|"One click" deploy (*)|
I was working on some ideas for him to meet the team and get some insights into our daily work. While most of the company is aware of UI/UX and front-end changes we are doing to our site, some of the back-end and infrastructure work can seem like black magic. I think it is important to take every opportunity to bring this output closer to the rest of the company and especially the leadership.
By chance I watched the very good presentation “Getting Real about Managing up” by Kellan Elliott-McCrea, which contains as one example the idea of letting your CEO deploy to production.
One of the goals of our engineering team is continuous deployment. I set this out when I joined Devex to give us a far goal to aim for. I was inspired by Etsy’s Code as Craft blog and the book “Web Operations”. For me the important part was not continuous deployment itself, but all the changes in engineering culture required to achieve it. You need a good technical base from unit to integration tests, infrastructure as a code, continuous integration and a infrastructure team that is working side by side with the developers.
At the beginning this seemed to be an impossible task, QA and deployment were completely manual, there was no unit testing, no code reviews, a clear separation between developers and operations. The code itself was a mess too, with lots of moving parts, outdated libraries and no easy way to introduce testing.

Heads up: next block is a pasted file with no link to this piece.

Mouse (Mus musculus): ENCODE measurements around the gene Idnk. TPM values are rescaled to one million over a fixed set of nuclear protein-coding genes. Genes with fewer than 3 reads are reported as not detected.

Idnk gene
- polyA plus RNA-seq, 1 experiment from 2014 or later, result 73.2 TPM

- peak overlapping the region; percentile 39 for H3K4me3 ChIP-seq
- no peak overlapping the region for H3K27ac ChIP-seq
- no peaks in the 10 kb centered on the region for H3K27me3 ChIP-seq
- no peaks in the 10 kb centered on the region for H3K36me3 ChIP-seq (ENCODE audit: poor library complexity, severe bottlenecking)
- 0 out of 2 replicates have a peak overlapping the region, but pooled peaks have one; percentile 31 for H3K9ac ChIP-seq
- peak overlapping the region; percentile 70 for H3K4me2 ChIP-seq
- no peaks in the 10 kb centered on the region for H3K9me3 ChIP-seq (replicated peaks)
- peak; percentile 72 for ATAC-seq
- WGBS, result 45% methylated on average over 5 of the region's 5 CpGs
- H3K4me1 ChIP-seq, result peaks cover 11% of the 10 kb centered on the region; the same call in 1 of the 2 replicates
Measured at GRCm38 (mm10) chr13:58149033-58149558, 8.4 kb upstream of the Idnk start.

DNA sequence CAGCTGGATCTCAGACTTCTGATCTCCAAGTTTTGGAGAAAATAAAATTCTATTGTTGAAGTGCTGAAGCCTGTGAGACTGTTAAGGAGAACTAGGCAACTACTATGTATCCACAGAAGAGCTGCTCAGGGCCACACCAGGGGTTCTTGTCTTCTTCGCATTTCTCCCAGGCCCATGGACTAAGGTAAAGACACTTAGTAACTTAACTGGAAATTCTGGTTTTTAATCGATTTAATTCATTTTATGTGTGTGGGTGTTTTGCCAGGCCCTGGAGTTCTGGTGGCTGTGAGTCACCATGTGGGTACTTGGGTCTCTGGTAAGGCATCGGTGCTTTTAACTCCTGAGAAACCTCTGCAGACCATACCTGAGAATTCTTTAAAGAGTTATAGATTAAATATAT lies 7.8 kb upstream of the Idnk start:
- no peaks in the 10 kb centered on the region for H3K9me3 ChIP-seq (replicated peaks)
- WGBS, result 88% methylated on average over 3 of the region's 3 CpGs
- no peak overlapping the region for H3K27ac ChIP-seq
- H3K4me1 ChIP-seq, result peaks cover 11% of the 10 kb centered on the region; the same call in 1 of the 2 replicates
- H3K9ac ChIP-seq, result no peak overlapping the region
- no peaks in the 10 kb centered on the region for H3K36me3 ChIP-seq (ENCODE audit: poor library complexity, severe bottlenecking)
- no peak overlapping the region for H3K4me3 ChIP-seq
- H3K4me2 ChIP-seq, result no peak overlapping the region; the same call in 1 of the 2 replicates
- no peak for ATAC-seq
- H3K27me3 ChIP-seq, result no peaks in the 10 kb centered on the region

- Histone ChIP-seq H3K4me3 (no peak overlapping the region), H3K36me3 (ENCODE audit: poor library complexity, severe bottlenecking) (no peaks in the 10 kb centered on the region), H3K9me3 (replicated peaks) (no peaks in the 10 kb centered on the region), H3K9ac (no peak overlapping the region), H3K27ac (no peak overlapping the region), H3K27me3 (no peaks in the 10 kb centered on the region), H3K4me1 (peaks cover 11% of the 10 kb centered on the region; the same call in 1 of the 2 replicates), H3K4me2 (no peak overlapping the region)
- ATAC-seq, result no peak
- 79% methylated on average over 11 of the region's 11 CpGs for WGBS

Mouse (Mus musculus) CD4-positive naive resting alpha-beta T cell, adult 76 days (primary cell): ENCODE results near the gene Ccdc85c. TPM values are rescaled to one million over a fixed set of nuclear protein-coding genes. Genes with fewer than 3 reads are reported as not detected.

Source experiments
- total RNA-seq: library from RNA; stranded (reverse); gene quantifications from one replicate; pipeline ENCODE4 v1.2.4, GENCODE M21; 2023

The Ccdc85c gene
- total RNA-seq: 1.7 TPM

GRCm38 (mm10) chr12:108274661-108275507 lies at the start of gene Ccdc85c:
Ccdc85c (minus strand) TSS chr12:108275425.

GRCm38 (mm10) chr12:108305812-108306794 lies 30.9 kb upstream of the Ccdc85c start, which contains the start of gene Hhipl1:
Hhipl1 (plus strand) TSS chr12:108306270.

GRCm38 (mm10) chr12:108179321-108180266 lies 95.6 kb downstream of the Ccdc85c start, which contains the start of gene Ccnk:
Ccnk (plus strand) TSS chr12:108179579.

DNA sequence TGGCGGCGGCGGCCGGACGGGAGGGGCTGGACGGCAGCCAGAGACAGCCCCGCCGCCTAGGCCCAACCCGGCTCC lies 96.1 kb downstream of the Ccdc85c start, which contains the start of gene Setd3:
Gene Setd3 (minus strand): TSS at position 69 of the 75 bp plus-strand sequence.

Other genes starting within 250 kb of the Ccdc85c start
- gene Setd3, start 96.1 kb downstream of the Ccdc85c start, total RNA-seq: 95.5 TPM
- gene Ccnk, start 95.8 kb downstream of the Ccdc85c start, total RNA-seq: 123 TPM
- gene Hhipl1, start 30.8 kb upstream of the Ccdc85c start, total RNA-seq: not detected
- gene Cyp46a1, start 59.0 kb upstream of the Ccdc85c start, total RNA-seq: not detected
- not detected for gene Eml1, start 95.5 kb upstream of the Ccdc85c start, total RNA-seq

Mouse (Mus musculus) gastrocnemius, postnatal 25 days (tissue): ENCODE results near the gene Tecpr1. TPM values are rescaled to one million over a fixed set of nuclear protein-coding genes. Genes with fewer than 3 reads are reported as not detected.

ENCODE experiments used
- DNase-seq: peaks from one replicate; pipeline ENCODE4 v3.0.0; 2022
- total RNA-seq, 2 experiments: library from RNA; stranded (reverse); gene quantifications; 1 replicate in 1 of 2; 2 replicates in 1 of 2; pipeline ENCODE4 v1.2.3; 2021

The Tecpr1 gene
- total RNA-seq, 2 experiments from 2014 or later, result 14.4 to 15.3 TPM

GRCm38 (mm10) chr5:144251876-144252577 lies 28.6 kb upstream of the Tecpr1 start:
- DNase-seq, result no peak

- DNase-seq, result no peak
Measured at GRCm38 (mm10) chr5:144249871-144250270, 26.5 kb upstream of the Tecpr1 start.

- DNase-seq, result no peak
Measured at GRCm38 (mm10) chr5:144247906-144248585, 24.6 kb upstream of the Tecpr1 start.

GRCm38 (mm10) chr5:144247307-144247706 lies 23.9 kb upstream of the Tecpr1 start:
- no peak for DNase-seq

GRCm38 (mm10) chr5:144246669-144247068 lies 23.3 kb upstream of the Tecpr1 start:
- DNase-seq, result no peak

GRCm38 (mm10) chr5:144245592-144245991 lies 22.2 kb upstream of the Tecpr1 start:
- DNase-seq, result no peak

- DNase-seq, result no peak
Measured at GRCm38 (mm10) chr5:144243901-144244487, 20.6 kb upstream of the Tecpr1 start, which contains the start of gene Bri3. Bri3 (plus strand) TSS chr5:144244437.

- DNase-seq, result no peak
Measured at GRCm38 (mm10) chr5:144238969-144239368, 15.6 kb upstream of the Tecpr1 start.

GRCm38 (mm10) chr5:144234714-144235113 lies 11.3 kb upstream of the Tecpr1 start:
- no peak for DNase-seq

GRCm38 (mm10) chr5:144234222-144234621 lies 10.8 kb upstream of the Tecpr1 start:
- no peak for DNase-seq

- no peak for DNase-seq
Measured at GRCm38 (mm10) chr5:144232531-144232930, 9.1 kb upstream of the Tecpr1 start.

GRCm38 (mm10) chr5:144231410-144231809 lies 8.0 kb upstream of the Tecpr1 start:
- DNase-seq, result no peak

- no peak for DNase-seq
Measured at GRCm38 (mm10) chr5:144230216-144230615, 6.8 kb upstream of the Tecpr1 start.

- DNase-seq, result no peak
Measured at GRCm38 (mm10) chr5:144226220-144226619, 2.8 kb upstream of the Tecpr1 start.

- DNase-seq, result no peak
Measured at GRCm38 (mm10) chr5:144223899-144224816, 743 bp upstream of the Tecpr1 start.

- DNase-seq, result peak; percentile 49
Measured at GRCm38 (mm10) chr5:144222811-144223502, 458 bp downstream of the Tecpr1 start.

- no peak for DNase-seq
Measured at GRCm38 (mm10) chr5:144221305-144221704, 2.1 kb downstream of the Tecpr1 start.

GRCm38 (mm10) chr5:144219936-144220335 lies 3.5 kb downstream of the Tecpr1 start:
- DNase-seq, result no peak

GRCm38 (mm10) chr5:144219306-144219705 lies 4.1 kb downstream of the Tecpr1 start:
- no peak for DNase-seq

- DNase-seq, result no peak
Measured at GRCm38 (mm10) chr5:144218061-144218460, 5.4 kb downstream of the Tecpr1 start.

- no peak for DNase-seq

But we slowly made progress, simplified the system and slowly worked our way up from deploying once in a blue moon, to once, then twice a week.
Currently we are at one deploy a day, with some manual involvement of QA. The deployment gets kicked off by a chatbot and is well documented in our engineering handbook.
The short version looks like this:
- Check QA status
- Tell the chatbot to deploy
- Check the metrics
Our CEO Raj Kumar was happy to do it and sat together with our two infrastructure engineers to help him along. Because there are some permission requirements it was also easier to do it from the workstation of our lead engineer.
After some hiccups in QA the progress went smoothly and we had a new release in production.
I guess in the end he was surprised how boring it turned out to be. Which a deploy should be.
btw: we are hiring: Check out our current open positions
*) the hat is part of the deploy protocol and not a fashion statement